readings

As I was looking through some back issues of Teaching Sociology (the ASA journal dedicated to instruction and pedagogy), I was struck by an article published last summer about the use of ‘non-traditional texts’ for undergraduate sociology classes. The piece was especially interesting to me as I was drawn to the discipline through an intro course organized around novels and short stories.

The article, by Ursula Castellano, Joseph Deangelis, and Marisol Clark-Ibáñez, entitled ‘Cultivating a Sociological Perspective using Nontraditional Texts’ was published in Teaching Sociology, Vol. 36, 2008 (July: 240-253).

The authors argue that “novels, mysteries and nonfiction books can provide undergraduate students with an accessible and exciting place to explore sociological concepts. Using storytelling as a pedagogical tool, we teach students key theoretical ideas by analyzing the books in their specific socio-cultural contexts.”

Castellano and co-authors provide concrete strategies for using these types of readings in undergraduate sociology courses to reach a number of student learning goals, including “increasing engagement, enhancing conceptual understanding and improving analytic ability.”

The article even provides sample assignments and exam questions!

For those of you unfamiliar with the Contexts Crawler, this blog provides summaries of sociological research in the news as it hits the presses (or the web). The site houses daily posts of news articles from national and international news sources and summarizes the key findings of social science research and highlights the relevant discussion by the media. The Contexts Crawler can be a valuable resource for instructors of sociology to bring current events into lectures and in-class activities. You can find up-to-date news stories on the topics you cover in the classroom, using newspaper articles as a way to help your students understand different sociological concepts with current and innovative research…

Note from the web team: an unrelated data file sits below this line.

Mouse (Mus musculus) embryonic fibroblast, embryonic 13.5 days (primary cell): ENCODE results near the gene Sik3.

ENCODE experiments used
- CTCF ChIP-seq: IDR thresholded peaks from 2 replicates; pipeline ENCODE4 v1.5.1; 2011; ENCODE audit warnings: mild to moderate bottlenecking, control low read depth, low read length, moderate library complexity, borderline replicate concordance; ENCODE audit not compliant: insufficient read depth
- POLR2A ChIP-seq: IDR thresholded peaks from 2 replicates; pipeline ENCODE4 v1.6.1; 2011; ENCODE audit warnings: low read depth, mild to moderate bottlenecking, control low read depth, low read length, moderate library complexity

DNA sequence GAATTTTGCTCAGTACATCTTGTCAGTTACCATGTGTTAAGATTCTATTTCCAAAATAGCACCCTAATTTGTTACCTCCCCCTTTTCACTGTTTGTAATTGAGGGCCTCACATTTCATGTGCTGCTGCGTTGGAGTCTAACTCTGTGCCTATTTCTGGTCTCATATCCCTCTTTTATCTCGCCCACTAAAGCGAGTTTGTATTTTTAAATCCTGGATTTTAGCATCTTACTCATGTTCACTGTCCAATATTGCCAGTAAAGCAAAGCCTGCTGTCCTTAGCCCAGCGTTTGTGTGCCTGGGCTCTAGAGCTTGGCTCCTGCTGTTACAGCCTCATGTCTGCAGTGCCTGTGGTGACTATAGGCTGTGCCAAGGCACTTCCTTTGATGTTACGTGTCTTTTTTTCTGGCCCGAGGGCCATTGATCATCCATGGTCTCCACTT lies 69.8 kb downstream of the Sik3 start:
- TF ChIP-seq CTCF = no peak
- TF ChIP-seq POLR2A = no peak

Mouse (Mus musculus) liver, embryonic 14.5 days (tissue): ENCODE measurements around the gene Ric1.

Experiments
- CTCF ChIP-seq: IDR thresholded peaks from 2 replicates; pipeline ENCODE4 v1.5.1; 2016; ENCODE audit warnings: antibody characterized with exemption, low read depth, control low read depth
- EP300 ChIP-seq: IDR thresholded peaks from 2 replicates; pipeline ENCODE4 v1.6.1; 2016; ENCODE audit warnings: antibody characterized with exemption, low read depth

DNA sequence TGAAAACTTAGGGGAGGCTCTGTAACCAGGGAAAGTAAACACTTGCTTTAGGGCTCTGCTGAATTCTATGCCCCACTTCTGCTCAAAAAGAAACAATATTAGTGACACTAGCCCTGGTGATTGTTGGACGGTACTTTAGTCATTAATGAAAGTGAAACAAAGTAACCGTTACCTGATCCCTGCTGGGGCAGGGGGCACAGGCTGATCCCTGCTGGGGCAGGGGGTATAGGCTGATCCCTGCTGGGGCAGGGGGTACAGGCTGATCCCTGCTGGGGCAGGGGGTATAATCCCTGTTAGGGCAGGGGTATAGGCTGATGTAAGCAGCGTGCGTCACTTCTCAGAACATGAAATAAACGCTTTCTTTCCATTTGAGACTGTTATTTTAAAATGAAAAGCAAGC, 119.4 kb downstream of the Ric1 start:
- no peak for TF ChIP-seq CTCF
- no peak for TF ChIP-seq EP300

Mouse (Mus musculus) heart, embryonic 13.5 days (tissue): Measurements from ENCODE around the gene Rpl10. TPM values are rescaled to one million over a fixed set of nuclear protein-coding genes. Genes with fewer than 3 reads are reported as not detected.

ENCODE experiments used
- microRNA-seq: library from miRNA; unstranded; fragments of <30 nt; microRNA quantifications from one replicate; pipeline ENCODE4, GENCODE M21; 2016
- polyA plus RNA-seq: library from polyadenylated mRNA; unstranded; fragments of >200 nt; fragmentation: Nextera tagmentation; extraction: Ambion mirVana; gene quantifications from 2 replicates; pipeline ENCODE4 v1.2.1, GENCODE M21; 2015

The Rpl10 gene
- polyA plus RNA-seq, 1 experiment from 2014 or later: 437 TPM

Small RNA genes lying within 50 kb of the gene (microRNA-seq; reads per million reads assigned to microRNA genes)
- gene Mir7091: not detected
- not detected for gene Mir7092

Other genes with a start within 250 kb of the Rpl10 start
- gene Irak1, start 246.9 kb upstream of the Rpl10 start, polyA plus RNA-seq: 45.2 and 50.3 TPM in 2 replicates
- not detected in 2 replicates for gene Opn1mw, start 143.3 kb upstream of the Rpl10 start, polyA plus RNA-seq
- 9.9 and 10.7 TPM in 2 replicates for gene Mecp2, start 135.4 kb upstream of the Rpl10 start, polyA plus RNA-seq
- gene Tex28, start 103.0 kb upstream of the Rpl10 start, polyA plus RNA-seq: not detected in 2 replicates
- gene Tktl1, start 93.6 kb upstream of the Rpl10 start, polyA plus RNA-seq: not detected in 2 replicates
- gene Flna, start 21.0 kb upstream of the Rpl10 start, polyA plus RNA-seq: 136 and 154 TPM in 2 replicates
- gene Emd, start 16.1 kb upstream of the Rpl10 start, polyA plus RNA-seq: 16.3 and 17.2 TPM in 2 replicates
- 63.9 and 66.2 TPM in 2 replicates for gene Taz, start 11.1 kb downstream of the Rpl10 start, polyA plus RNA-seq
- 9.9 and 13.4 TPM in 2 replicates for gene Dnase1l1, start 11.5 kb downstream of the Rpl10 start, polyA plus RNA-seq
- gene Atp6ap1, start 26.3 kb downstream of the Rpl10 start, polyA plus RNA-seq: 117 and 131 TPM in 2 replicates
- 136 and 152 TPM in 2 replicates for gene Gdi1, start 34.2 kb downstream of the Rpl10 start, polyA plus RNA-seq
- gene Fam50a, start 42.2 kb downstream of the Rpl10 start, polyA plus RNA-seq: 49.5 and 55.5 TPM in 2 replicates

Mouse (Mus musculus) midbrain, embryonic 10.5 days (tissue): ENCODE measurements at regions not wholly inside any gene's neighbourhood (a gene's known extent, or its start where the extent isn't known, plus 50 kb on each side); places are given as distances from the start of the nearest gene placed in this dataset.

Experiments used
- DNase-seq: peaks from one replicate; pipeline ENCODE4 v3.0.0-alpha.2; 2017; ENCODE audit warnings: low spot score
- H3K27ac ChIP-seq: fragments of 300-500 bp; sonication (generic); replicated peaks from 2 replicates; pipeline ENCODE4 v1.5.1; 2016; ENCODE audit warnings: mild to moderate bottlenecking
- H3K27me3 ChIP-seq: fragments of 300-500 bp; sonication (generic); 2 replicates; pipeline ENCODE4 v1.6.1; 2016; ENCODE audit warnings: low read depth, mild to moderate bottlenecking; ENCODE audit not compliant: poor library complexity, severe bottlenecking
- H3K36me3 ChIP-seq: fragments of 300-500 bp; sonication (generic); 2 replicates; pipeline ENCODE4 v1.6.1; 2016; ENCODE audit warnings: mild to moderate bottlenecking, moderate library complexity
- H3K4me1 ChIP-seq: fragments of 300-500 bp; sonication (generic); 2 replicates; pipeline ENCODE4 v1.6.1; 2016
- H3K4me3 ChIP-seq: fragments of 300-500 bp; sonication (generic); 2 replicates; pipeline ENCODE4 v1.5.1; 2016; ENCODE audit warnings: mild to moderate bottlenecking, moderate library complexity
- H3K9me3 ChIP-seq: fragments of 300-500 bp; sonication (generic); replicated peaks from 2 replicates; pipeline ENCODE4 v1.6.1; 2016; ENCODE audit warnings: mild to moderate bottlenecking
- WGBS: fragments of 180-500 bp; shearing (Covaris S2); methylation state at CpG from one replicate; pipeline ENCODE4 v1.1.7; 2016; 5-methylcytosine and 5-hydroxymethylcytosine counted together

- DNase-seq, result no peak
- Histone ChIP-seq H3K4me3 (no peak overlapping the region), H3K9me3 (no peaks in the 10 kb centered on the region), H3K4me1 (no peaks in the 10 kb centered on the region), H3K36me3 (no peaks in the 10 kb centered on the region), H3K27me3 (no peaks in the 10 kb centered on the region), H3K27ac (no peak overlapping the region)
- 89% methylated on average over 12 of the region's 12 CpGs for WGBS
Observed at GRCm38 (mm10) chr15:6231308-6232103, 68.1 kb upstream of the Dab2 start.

How to use the Crawler to find articles for your classes…

All of the posts in site are fully searchable, using the ‘Search’ function on the left-hand side of the site (about halfway down). Using this function, you can look for news stories on particular topics like race, gender, sexuality, youth, and work – among many others.

Another handy way to navigate the Crawler is to use the tag cloud on the left-hand side of the page. (See this for an explanation of a ‘tag cloud.’) This part of the site displays the number of posts on a particular topic by the size of the text. For example, the tag ‘culture’ is used more frequently than the tag ‘youth.’ Although stories are available for both of these topics.

Visit the Contexts Crawler at www.thesocietypages.org/crawler

For beginners: What is a blog?

Teaching an undergraduate or graduate level course in culture? Or even a seminar on the sociology of knowledge? Take a look at this reading by Ann Swidler and Jorge Arditi. 

This article (an Annual Review piece) provides an excellent summary of “how kinds of social organization make whole orderings of knowledge possible, rather than focusing on the different social locations and interests of individuals or groups.” This is a particularly interesting reading in the larger scope of sociological work on knowledge…

Full citation:
Ann Swidler and Jorge Arditi. 1994. “The New Sociology of Knowledge.” Annual Review of Sociology 20:305-29.